Suddenly, zebra mussels are knocking on the door of the Boundary Waters Canoe Area Wilderness.

The recent discovery of the invasive critters in a small Iron Range mine pit lake poses an ominous threat to northeastern Minnesota lakes, including those in the BWCA. And because many northeast lakes already have low nutrient levels, biologists say zebra mussel infestations there could potentially affect the fisheries even more than in other state lakes.

Officials don't know how zebra mussels got into little Lake Ore-Be-Gone, also called Gilbert Pit, near Gilbert -- the farthest north to date the invasive species has been found in the state.

But they are concerned.

"The spooky part is the proximity to Burntside Lake [near Ely] and Lake Vermilion [near Tower]," said Rich Rezanka, Department of Natural Resources invasive species specialist. "All of a sudden it's not a four-hour drive from an infested water to those bodies, it's a short drive.

"Zebra mussels in Vermilion or Burntside would be catastrophic," he added. "The whole BWCA watershed would be susceptible."

Zebra mussels in the relatively sterile northeast lakes pose a greater risk for a fisheries food chain collapse, biologists say. Zebra mussels filter up to a quart of water daily and consume algae, also the main diet of zooplankton, tiny animals essential to small fish.

Algae eat phosphorus, so in lakes with low phosphorus levels -- and thus low algae levels -- zebra mussels could further reduce algae levels to the point that there is no longer enough food to sustain zooplankton populations. And the northeast lakes tend to be low in phosphorus.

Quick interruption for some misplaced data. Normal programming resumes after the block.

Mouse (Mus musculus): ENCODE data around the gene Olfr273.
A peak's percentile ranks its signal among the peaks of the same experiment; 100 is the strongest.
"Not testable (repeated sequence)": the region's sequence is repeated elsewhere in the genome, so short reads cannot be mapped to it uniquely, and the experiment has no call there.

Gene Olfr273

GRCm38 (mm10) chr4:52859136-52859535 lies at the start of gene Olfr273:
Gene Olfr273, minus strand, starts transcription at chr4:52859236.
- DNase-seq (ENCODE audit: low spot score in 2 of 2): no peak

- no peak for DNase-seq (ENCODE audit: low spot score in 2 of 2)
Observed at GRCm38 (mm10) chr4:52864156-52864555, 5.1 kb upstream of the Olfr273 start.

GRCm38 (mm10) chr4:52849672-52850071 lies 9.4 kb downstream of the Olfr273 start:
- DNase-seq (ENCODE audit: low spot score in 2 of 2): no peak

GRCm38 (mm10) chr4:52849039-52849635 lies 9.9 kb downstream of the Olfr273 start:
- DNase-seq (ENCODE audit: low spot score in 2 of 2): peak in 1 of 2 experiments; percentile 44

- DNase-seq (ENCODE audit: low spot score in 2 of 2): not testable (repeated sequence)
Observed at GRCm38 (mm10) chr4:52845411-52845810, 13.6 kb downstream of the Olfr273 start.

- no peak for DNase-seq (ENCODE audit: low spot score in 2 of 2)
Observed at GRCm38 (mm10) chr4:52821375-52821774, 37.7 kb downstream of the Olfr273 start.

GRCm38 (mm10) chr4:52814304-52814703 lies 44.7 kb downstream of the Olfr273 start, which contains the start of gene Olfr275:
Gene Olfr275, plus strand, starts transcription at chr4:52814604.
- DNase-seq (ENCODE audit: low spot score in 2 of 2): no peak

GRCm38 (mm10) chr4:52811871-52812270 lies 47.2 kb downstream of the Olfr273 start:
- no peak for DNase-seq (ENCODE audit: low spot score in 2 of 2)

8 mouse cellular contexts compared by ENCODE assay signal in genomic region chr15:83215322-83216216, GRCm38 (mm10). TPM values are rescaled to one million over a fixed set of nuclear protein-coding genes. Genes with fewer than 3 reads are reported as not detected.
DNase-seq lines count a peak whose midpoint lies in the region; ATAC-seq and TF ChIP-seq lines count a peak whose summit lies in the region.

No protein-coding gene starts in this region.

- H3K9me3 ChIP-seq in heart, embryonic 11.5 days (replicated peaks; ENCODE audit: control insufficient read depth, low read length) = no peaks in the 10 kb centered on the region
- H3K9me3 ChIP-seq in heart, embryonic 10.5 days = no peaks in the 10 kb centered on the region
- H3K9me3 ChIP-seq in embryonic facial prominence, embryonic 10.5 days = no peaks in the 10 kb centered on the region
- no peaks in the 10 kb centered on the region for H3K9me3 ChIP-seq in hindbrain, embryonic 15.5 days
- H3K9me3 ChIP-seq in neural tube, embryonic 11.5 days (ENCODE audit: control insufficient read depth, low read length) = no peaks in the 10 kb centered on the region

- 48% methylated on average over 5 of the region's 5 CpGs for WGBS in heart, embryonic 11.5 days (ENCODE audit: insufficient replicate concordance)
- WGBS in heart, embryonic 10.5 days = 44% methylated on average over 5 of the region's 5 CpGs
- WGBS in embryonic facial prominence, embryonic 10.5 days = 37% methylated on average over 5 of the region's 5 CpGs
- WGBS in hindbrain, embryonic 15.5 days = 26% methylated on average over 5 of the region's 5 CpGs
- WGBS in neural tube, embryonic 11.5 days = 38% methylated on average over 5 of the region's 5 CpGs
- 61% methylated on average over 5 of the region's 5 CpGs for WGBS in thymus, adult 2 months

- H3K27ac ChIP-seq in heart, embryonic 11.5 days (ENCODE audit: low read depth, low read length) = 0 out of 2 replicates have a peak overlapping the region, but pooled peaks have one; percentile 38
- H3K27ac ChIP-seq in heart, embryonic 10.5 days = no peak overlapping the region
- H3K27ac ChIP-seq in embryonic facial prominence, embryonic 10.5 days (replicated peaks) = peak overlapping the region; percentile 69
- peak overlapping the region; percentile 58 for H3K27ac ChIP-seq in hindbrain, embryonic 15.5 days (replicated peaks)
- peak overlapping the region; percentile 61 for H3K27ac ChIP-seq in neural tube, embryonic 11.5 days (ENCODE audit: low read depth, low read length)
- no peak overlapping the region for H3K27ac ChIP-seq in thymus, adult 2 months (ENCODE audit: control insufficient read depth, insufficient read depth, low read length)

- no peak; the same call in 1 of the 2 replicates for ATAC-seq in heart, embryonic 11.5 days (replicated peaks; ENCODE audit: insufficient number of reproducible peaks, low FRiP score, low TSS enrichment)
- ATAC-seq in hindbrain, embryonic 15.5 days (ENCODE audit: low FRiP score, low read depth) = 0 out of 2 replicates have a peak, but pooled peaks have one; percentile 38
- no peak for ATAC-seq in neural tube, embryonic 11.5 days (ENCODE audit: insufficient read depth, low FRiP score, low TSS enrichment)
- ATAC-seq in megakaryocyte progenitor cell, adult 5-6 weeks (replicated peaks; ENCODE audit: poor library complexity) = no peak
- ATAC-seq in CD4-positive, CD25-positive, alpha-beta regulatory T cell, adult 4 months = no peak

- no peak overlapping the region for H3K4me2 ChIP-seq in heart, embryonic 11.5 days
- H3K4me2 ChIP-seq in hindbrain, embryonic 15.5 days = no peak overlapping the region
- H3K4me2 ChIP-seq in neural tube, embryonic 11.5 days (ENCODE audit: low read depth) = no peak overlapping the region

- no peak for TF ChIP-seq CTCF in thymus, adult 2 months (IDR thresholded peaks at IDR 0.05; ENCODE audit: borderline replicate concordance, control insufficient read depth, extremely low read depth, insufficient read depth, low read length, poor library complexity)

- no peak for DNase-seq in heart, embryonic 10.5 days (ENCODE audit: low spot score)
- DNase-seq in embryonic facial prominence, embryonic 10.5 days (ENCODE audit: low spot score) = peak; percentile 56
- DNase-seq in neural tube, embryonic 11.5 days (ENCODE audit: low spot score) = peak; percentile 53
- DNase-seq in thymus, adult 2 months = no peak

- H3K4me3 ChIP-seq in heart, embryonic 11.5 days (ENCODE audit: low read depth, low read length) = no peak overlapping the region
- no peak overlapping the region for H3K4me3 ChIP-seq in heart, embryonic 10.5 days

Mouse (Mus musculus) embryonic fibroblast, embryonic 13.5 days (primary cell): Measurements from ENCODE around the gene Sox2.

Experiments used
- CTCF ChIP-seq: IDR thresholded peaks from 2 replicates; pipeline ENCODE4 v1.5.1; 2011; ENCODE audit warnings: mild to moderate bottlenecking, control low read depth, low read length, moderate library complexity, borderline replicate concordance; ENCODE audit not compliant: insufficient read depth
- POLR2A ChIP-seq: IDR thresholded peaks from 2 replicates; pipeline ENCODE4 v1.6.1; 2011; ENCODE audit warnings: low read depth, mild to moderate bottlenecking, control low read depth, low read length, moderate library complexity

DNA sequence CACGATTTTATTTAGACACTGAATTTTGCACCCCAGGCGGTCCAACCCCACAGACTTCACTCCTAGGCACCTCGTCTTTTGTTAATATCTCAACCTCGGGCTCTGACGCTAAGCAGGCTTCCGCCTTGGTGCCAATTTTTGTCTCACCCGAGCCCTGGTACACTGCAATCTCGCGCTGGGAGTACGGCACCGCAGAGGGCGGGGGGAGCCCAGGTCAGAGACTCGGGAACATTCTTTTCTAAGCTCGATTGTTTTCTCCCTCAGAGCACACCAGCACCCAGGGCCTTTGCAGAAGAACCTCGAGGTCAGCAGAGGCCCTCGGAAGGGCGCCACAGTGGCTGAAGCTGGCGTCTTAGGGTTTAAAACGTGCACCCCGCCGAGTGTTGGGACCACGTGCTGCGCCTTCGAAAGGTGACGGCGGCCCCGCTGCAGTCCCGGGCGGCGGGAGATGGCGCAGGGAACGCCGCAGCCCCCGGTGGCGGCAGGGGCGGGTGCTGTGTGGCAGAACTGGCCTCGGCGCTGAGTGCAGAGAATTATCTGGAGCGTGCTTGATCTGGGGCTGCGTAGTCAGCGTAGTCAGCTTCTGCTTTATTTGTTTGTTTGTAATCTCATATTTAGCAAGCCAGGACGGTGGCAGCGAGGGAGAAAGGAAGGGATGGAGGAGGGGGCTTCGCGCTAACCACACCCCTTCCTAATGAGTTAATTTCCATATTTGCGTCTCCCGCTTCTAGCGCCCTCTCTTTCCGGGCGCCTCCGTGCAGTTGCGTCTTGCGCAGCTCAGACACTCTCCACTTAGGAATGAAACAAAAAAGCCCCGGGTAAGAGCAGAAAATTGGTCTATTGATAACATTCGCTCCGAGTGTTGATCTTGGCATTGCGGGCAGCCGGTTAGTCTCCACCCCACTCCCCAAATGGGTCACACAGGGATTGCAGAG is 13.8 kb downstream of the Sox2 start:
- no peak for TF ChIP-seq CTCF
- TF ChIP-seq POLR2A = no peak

"The zooplankton could starve, then there would be no food for the little fish, and there could be a collapse of the food chain," said Tom Jones, a DNR fisheries biologist.

No one knows if that will happen. But the potential is there, biologists say. "Food resources are scarce to begin with, so if you put someone else at the table, it's that much more food gone," said Rezanka. "They pose a serious threat."

Added Jones: "We need to monitor lakes with varying levels of phosphorus to better understand potential impacts of zebra mussels and other invasive species."

Rezanka said officials don't know how zebra mussels were introduced into the 223-acre flooded mine pit, but the mussels found were older ones that appeared to have been there a couple of years. They likely were accidentally brought there by people, officials say.

The lake has been stocked with rainbow trout for years, and an unknown number of anglers fish it. But because it is clear and 450 feet deep, it also is a popular scuba diving spot. Divers discovered the zebra mussels two weeks ago, and the DNR confirmed their presence last week.

Until now, the closest lakes to the BWCA that have been infested with zebra mussels are Pike Lake in Duluth and Lake Superior -- both lakes that anglers and scuba divers use.

Lake Ore-Be-Gone, a popular swimming hole, also has another invasive species, Eurasian water milfoil, which has been there for years. "What the heck is it doing in a mine pit 100 miles from the nearest infestation?" asked Rezanka.

The lake is fed by springs and no streams enter or leave it.

Signs were posted at the lake last week notifying users that it is contaminated with both invasive species, and that special rules now apply. It will be added to the list of waters infested with zebra mussels.

DNR conservation officers will increase patrols at the lake access, said the DNR's Capt. Ken Soring.

"It's just another step in the wrong direction," he said of the infestation.

State law requires boaters to drain watercraft and clean them of vegetation when leaving a lake. They also must leave their drain plugs out while transporting boats.

"The vast majority of people are doing what they are supposed to do, but there's always the ones that don't, and they [zebra mussels] were introduced because of that," said Rezanka. "Our biggest concern is that those same people go to Lake Vermilion next."

The discovery shows northeast residents that zebra mussels aren't just a problem in Brainerd, Alexandria or Minneapolis, he said.

"That's why the rules are in place."